Discerning the early stages of the rebirth of a new Russian empire from the ashes of the Soviet Union, Vladimir Putin and Russia’s Imperial Revival argues that Russia’s recent overtly aggressive actions and foreign policy doctrines have signaled a renewal of the Cold War. At the least, Russia’s actions represent the potential for renewal. This book explains these developments in a historical context.
The book begins by describing Russia’s initial policy of rapprochement after the collapse of the Soviet Union and its development into a foreign policy of threatened or actual armed aggression. It identifies today’s Russia as a nation determined to re-establish itself as a political and military force. As a prominent figure in the development and continuation of its current foreign policy, Vladimir Putin plays a central role in the topics covered.
Previous literature often treats Putin as an individual phenomenon examining his connections to corruption or the secret police, but here David E. McNabb examines him as the latest in a long history of Russian despots who followed similar expansionist policies. He details some of the tactics Putin uses to instill fear and dominate political policies of republics newly independent from Russia. These tactics include the use of energy as a weapon, cyber terrorism, and military support for ethnic Russian separatists in other sovereign nations, most recently exemplified by Russia’s annexation of Crimea from Ukraine via armed invasion.
In an attempt to demystify Russia’s re-emergence as an international political force, Vladimir Putin and Russia’s Imperial Revival grounds its analyses in history. It explores as far back as the establishment of the first Russian empire, and regards Putin as a leader determined to establish a fifth imperial incarnation. It provides a nuanced understanding of how Russia arrived at its current position through recent and distant internal and international events.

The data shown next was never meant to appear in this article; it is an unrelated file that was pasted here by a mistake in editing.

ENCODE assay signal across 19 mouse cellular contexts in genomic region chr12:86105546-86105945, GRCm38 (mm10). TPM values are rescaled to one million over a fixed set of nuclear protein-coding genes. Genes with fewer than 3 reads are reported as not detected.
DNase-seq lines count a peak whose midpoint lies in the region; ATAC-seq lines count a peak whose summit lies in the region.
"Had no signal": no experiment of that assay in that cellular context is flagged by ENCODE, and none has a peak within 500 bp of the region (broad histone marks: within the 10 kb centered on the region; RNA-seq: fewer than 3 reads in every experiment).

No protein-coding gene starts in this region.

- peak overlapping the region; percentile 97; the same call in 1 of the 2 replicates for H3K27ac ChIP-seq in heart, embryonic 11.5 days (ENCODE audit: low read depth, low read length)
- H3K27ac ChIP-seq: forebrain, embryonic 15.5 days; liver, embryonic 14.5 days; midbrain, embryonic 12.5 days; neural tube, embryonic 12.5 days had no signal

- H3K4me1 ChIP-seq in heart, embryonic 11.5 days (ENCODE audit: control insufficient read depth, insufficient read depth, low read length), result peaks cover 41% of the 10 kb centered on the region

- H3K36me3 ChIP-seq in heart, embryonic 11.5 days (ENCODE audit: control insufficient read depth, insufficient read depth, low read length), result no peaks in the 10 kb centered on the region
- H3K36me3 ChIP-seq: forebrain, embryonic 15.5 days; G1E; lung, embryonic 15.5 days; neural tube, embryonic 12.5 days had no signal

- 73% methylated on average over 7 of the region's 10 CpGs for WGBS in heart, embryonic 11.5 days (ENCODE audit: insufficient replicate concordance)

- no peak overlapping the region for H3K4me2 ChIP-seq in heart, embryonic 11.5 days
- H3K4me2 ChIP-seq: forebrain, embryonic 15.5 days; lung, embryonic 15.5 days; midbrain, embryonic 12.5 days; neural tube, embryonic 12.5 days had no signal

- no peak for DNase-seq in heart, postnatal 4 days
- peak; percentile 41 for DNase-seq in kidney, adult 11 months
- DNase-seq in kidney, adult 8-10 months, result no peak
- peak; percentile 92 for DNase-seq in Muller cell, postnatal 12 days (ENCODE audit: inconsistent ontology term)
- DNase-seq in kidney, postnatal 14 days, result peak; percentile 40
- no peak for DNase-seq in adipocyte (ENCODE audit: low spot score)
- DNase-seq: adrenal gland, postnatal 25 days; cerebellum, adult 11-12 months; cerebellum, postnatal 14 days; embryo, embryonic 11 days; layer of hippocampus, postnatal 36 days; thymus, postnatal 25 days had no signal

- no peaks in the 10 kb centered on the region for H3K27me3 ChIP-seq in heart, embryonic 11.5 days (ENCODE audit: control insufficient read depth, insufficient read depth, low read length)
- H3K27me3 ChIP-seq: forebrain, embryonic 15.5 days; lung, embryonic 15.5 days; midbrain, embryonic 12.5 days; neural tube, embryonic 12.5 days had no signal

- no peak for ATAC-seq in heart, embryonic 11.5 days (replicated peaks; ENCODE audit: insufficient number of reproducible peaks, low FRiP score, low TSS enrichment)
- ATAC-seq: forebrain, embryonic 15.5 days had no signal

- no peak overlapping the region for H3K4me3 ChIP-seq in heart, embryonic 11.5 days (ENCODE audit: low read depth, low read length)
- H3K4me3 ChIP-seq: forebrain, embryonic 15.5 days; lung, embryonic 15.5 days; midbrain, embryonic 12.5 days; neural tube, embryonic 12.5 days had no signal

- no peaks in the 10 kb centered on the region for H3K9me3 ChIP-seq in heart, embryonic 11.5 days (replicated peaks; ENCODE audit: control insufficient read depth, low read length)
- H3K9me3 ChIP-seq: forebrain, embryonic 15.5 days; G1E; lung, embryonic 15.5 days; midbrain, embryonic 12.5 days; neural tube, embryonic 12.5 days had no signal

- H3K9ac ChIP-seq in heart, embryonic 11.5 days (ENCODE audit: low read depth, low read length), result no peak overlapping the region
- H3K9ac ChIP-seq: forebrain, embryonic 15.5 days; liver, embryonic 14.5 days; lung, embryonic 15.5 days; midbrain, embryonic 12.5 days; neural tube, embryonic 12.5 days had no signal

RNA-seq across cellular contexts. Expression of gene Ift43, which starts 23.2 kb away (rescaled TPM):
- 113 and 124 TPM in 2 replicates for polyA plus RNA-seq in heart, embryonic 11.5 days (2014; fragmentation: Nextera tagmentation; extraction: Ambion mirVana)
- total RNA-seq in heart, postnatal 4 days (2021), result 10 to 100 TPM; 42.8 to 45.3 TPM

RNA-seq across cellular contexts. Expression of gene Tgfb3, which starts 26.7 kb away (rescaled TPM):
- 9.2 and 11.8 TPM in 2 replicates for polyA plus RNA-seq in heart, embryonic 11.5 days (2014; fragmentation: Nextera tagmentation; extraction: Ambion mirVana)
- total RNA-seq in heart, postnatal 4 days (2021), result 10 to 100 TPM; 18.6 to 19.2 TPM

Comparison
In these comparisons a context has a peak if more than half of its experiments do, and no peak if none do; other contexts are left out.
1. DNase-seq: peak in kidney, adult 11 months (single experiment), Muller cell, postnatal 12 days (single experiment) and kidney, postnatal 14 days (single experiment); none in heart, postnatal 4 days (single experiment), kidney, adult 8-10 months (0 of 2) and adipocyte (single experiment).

Table of Contents
A MILLENNIUM OF EMPIRE BUILDING
The Collapse and Rebirth of an Empire
Rebuilding a Nation
Shaping Putin’s Foreign Policy
Rise of the Phoenix
Regaining Status Lost
Ending Ties with the West
A Renewal of the Cold War?
Resurrecting Relations with "Special-Interest" Neighbors
Stages in the Building of a Russian Empire
The Kievan Rus Empire
The Muscovite Empire
The Romanov Empire
The Soviet Empire
FROM UNCERTAINTY TO SUPREME CONFIDENCE
Russia’s Foreign Policy in Transition
Factors Shaping Post-Soviet Foreign Policy
A New Role for Russia?
Rebuilding the State
Russia, the EU, and NATO
The Putin-Era Foreign Policy of Consolidation
Evolution of the Consolidation Policy
Putin-Era Foreign Relations
Foreign Policy Goals
Russia’s Use of Soft Power
Building Defensive Barriers
Building Barriers in the West
Building Barriers in the East
Colonization and Deportation in the Conquered Territories
RUSSIA’S FOREIGN POLICY WEAPONS
Reforming and Rearming Russia’s Military
The Need for Reforms
2000-2008 Military Reforms
2008-2015 Military Reforms and Reorganizations
All-Forces Personnel Reductions
Rearming the Russian Military
Russia’s Undeclared Cyber Wars
2007: Cyber War with Estonia
2008: Cyber War with Lithuania
2009: Kyrgyzstan under Cyber Attack
2009: Cyber and Shooting War with Georgia
Cyber Wars with Ukraine
The Energy Weapon in Russia’s Foreign Policy
State Control of Energy Resources
Control of Transit Routes and Modes
Means for Implementing the Energy Weapon
Acquiescence of Target Countries
RUSSIA’S FOREIGN POLICY IN ACTION
Russian Aggression in Ukraine: Empire Revival
History of Russian-Ukraine Relations
What Happens Next?
Russian Intimidation in the Baltic and Nordic States
Future Regional Security Scenarios
Changes in the West’s View of Post-Soviet Russia
Russian Foreign Policy after Putin
What Role for Russia?
The Putin/Medvedev Power Vertical
Alternative Foreign Policy Strategies
The Recurring Foreign Policy Aim
Implications for the West
Russia’s Relations with the West
Scenarios for a Russia after Putin
David E. McNabb, PhD, is a professor emeritus at Pacific Lutheran University, Tacoma, Washington; an adjunct professor at Olympic College, Bremerton, Washington; and a recent consultant for an agency of the federal government. He earned his PhD at Oregon State University. He has authored 12 books with another forthcoming, is a joint author of two books, and author or joint author of nearly 100 articles and conference papers. His research interests are in the transformation of government institutions in the United States and in the Baltic states. He is or has been a member of several organizations related to political science, public administration, and European studies.